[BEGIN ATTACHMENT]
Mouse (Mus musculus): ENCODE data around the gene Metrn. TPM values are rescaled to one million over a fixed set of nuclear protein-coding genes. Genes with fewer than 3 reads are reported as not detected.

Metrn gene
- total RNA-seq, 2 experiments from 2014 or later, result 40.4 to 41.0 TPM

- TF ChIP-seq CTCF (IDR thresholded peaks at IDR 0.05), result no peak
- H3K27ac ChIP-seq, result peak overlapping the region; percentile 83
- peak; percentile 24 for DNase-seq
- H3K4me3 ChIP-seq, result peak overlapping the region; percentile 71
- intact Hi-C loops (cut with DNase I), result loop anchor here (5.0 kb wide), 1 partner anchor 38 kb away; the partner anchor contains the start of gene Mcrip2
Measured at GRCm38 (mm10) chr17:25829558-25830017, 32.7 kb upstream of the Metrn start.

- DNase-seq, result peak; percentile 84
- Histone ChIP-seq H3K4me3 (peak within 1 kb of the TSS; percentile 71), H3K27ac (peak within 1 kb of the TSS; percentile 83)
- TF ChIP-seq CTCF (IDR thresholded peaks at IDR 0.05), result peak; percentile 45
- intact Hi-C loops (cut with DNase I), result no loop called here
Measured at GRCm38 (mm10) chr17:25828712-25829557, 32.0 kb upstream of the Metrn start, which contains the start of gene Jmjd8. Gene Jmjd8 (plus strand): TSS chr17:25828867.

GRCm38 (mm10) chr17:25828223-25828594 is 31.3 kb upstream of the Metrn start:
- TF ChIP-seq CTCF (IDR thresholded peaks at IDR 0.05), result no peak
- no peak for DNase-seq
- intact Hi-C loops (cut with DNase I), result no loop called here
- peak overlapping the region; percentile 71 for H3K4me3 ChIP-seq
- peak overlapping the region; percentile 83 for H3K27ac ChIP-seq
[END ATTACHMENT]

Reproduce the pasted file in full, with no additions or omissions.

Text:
Mouse (Mus musculus): ENCODE data around the gene Metrn. TPM values are rescaled to one million over a fixed set of nuclear protein-coding genes. Genes with fewer than 3 reads are reported as not detected.

Metrn gene
- total RNA-seq, 2 experiments from 2014 or later, result 40.4 to 41.0 TPM

- TF ChIP-seq CTCF (IDR thresholded peaks at IDR 0.05), result no peak
- H3K27ac ChIP-seq, result peak overlapping the region; percentile 83
- peak; percentile 24 for DNase-seq
- H3K4me3 ChIP-seq, result peak overlapping the region; percentile 71
- intact Hi-C loops (cut with DNase I), result loop anchor here (5.0 kb wide), 1 partner anchor 38 kb away; the partner anchor contains the start of gene Mcrip2
Measured at GRCm38 (mm10) chr17:25829558-25830017, 32.7 kb upstream of the Metrn start.

- DNase-seq, result peak; percentile 84
- Histone ChIP-seq H3K4me3 (peak within 1 kb of the TSS; percentile 71), H3K27ac (peak within 1 kb of the TSS; percentile 83)
- TF ChIP-seq CTCF (IDR thresholded peaks at IDR 0.05), result peak; percentile 45
- intact Hi-C loops (cut with DNase I), result no loop called here
Measured at GRCm38 (mm10) chr17:25828712-25829557, 32.0 kb upstream of the Metrn start, which contains the start of gene Jmjd8. Gene Jmjd8 (plus strand): TSS chr17:25828867.

GRCm38 (mm10) chr17:25828223-25828594 is 31.3 kb upstream of the Metrn start:
- TF ChIP-seq CTCF (IDR thresholded peaks at IDR 0.05), result no peak
- no peak for DNase-seq
- intact Hi-C loops (cut with DNase I), result no loop called here
- peak overlapping the region; percentile 71 for H3K4me3 ChIP-seq
- peak overlapping the region; percentile 83 for H3K27ac ChIP-seq